“Astronaughts on TV” was the description in my diary that I kept with me on my trip back home from Israel. I had left Haifa on July 14th, taking a car ferry to Athens, where I was beginning a road trip through Europe. I had just finished a 15 month stay in Jerusalem, having been part of a team that started the first TV station in Israel. It was my first trip out of the US, and it was July 21st, 1969, a week into my adventure, when I found myself in Thessaloniki, in Greece. The city was beautiful, and it reminded me of Haifa. Every place I went was new and exciting. I was not feeling so much like an American abroad, but rather like a world adventurer. During my time in Israel the news from the United States was sad, and frightening. First it was the Bobby Kennedy assassination, followed by the Martin Luther King shooting, then race riots, the Viet Nam war protests, and last but not least, Richard Nixon sworn in as president. I was truly torn about whether I wanted to go home to a country that seemed to me, on the verge of revolution. At that time I was so immersed in my own life, that I really gave little oxygen to what was going on in the U.S. I didn’t keep up with the news of the day. Occasionally I’d get a copy of the International Herald Tribune, but I was mostly in the dark about day to day events.I didn’t know about Woodstock till after I got home. On this day, the 21st of July, I was jolted into recognizing a special day for the world, its humanity, and especially for the United States. As I was walking in town searching for a restaurant, there was a large crowd standing in front of a store window. It was an electronics store, and the window was filled with TV sets, all tuned to the Apollo 11 mission. I stood in the crowd watching Neil Armstrong and Buzz Aldrin walking on the moon. My heart swelled with wonder and pride at the accomplishment the U.S. had made to fulfill the promise made by John Kennedy. After two years of disheartening events, the United States had something good to be be proud of. After watching for awhile, I resumed my search for a restaurant, and making a plan to begin the drive to the Dalmation coast. I didn’t spend much time that summer trying to process the accomplishment and the bravery of what the U.S. had achieved by landing a person on the moon. It was only years later that I came to appreciate the enormity of the achievement. To me, at the time, the moon landing was just a little blip on my own adventure as a young 24 year old man, getting to know his own planet earth, and the people of other countries and cultures.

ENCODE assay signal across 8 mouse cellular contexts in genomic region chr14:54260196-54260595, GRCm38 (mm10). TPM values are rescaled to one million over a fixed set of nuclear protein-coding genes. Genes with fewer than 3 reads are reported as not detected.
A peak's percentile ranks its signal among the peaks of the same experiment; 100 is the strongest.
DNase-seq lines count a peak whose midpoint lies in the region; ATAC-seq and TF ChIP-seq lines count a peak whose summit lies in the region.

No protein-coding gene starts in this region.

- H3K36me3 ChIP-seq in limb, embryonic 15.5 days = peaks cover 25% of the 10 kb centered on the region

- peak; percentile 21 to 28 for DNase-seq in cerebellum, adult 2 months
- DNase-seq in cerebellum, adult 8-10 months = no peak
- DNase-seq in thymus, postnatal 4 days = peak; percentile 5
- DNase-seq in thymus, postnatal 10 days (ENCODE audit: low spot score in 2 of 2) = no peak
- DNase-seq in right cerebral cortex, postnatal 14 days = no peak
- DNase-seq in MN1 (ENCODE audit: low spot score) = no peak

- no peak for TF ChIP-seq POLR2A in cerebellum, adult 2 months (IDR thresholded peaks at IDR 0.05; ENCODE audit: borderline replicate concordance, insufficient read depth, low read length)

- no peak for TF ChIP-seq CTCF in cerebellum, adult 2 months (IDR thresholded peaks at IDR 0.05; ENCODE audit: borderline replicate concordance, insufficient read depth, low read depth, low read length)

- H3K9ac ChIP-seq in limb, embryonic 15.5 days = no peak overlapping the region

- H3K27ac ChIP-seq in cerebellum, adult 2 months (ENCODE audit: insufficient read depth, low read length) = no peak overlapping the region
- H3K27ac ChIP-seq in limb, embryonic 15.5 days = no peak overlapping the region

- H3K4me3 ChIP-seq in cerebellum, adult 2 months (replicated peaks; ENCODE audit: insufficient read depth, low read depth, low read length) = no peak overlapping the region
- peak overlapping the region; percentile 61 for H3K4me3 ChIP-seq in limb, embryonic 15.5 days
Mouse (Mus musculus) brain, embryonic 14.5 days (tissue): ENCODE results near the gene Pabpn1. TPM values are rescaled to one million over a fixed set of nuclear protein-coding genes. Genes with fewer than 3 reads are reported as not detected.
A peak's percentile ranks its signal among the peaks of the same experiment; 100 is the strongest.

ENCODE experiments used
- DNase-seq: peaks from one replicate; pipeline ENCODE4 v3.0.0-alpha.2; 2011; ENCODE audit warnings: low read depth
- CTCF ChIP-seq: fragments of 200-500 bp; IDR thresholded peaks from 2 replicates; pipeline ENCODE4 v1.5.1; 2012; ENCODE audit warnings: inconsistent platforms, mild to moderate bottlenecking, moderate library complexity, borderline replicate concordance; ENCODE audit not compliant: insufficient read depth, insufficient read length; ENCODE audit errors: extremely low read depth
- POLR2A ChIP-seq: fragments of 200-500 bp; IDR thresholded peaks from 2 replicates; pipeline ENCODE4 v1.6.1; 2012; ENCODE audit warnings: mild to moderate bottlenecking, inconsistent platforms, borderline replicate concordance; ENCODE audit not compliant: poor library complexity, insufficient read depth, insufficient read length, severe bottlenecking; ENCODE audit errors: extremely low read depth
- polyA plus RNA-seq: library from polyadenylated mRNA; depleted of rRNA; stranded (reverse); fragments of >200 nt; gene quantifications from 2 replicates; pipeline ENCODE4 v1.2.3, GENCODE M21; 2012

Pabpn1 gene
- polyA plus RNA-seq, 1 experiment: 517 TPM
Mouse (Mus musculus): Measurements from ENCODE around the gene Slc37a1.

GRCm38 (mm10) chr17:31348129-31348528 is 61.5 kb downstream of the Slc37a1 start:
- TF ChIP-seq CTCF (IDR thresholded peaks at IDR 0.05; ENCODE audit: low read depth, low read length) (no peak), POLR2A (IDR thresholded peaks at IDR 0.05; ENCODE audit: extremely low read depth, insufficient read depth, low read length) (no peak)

My heart swelled with wonder and pride at the accomplishment the U.S. had made to fulfill the promise made by John Kennedy. The store window was filled with TV sets, all tuned to the Apollo 11 mission.